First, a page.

Short Plan Years... Lookback Years... What (and When) Are They and Why Do I Care?

DWC | 02/11/20

Facts

My company started a brand new 401(k) plan last year.  We didn’t start the plan until July 1, and since we operate on the calendar year, our first “year” of the plan will only be the six-month period from the start date through December 31, 2019.  Now, our TPA is asking us for the compensation we paid to each of our employees during the lookback year (whatever that is) so that they can determine who are our highly compensated employees.

Question

What and when is a lookback year?  Does it include a full twelve months even though our initial plan year is only six months?  What if the company is also new and hasn’t been in existence for that long?  What am I supposed to supply my TPA?

Answer

Welcome to the next installment in our series of all things short plan year!  The fact that we have a series of questions on this topic should be reassuring in that you are definitely not the only person to have them.  Before we answer yours, a quick review is in order.

Highly Compensated Employees

Since your questions are in the context of identifying your plan’s HCEs for testing purposes, let’s take a quick review of what an HCE is.  Basically, an HCE is anyone who meets the ownership test or the compensation test:

  • Ownership Test:  Any employee who owns more than 5% of the company sponsoring the plan (or a related company) during the current year or the preceding year is an HCE.  This includes both direct ownership and attributed ownership.
  • Compensation Test:  Any employee who received gross compensation (from the company) of more than $120,000 in the immediately preceding year is an HCE.  That is the 2018 limit, which is increased for inflation in $5,000 increments.  The limits for 2019 and 2020 are $125,000 and $130,000, respectively.

In your specific questions, we are looking at the compensation test.

Lookback Year

Since we made several references above to the immediately preceding year, you may be starting to guess what the lookback year might be.  In short, it is the full twelve-month period that immediately precedes the start of the current plan year.  Let’s apply that to your situation.

1.14.2020 QOTW - Lookback Year Table

So, for the first year of your plan (July 1 – December 31, 2019), you would need to provide your TPA with the actual gross compensation paid to each of your employees from the July 1, 2018 through June 30, 2019.  That means anyone who was paid more than $120,000 during that time frame is an HCE for your plan during that initial year.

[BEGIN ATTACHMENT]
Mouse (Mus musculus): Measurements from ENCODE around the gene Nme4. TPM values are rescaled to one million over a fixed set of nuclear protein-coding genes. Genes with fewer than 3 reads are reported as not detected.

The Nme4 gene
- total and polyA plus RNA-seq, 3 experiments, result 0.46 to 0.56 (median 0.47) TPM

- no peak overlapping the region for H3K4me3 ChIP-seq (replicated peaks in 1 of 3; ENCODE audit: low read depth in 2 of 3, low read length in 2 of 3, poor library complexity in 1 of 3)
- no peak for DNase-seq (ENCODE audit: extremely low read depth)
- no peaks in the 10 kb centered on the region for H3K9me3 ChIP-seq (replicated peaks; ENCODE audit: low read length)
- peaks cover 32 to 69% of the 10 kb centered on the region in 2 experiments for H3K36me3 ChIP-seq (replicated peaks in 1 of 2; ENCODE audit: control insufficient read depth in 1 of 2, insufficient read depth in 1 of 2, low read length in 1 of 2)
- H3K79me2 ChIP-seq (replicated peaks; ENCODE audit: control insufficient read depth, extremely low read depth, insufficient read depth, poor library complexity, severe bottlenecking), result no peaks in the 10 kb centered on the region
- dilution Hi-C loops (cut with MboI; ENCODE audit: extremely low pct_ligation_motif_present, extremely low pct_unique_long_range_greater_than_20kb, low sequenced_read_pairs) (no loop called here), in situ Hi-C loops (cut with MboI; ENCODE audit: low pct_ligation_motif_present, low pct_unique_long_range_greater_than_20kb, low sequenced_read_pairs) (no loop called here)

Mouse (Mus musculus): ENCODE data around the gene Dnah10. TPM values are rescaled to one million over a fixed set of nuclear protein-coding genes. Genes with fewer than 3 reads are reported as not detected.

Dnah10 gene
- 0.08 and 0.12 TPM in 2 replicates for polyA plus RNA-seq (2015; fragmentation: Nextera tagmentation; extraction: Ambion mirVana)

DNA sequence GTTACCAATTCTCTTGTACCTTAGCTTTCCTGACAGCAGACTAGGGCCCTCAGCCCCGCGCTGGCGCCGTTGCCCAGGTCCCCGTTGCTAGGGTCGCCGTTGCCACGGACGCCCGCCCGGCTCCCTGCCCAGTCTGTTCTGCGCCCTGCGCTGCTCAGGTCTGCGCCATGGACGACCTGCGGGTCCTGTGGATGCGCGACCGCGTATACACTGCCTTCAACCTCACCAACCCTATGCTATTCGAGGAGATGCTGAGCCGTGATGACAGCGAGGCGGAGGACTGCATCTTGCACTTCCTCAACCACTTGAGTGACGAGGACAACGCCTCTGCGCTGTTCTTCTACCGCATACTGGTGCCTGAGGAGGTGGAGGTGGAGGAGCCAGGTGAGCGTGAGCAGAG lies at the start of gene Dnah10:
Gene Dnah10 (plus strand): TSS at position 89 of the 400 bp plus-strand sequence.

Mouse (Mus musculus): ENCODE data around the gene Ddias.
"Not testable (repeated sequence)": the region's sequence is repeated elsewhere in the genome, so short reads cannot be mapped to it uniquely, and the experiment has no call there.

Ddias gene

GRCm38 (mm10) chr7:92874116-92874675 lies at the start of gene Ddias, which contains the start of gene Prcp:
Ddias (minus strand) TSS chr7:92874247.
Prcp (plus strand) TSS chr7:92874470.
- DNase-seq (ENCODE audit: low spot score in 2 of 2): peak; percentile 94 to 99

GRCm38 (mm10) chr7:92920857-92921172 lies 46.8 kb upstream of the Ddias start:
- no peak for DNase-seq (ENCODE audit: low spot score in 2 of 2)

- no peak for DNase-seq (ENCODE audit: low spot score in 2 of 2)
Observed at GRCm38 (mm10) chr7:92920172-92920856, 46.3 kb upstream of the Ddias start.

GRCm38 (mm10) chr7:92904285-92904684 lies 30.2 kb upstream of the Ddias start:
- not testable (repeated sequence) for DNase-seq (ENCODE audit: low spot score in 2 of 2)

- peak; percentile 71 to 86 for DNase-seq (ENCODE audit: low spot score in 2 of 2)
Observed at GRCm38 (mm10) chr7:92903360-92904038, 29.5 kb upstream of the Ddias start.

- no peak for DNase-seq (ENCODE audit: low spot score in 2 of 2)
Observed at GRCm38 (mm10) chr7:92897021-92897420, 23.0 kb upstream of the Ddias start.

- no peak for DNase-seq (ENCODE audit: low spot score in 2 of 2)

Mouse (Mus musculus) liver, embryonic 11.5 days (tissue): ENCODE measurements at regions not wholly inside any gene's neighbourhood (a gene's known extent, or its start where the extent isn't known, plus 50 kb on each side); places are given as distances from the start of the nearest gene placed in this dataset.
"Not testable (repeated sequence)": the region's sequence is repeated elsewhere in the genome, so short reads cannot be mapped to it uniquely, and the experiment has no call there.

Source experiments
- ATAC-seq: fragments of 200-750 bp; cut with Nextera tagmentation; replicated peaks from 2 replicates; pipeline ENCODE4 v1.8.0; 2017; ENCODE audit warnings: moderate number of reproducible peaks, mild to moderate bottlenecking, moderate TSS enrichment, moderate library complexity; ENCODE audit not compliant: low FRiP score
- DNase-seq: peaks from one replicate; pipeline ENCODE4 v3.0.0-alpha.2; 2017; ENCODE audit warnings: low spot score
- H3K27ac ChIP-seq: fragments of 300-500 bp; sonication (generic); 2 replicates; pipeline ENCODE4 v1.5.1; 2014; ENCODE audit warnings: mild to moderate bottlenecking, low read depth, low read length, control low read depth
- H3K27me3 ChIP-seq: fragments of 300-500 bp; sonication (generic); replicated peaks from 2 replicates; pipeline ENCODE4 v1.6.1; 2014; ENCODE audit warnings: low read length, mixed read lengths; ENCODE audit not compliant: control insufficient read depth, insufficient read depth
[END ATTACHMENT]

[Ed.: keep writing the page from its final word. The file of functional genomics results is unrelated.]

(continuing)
For your second plan year (January 1 – December 31, 2020), the lookback year will be the 2019 calendar year.  Yep, that means the first half of 2019 overlaps both the first and second lookback years.  Any employees who received total compensation of more than $125,000 from you in 2019 will be an HCE for 2020.

New Company

Is there an exception if our company is also brand new and did not exist for a full twelve months before we started our plan? There sure is!

We pretty much always start with the day before the first day of the plan year in question and count backwards.  If the company started fewer than twelve months before that date, then the first lookback year only extends back to the date the company was established.

You didn’t provide us with the exact date, so we will assume the company launched on February 1, 2019.  That makes your initial lookback year the five-month period from February 1 through June 30, 2019, and that is the time frame you would use to gather data for your TPA.

Aren’t you glad you asked?  If course, if you have any additional questions about short plan years, give us a call.  Otherwise, stay tuned in the coming weeks for more short plan year fun!

For more information about short plan years and highly compensated employees, please visit our Knowledge Center here and here.

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Topics: Highly Compensated Employees, Question of the Week, DWC, Plan Compliance, Short Plan Year, Lookback Year

The views expressed in this blog are those of the authors and do not necessarily represent the views of any other person or organization. All content is provided for informational purposes only and is not intended to be tax or legal advice.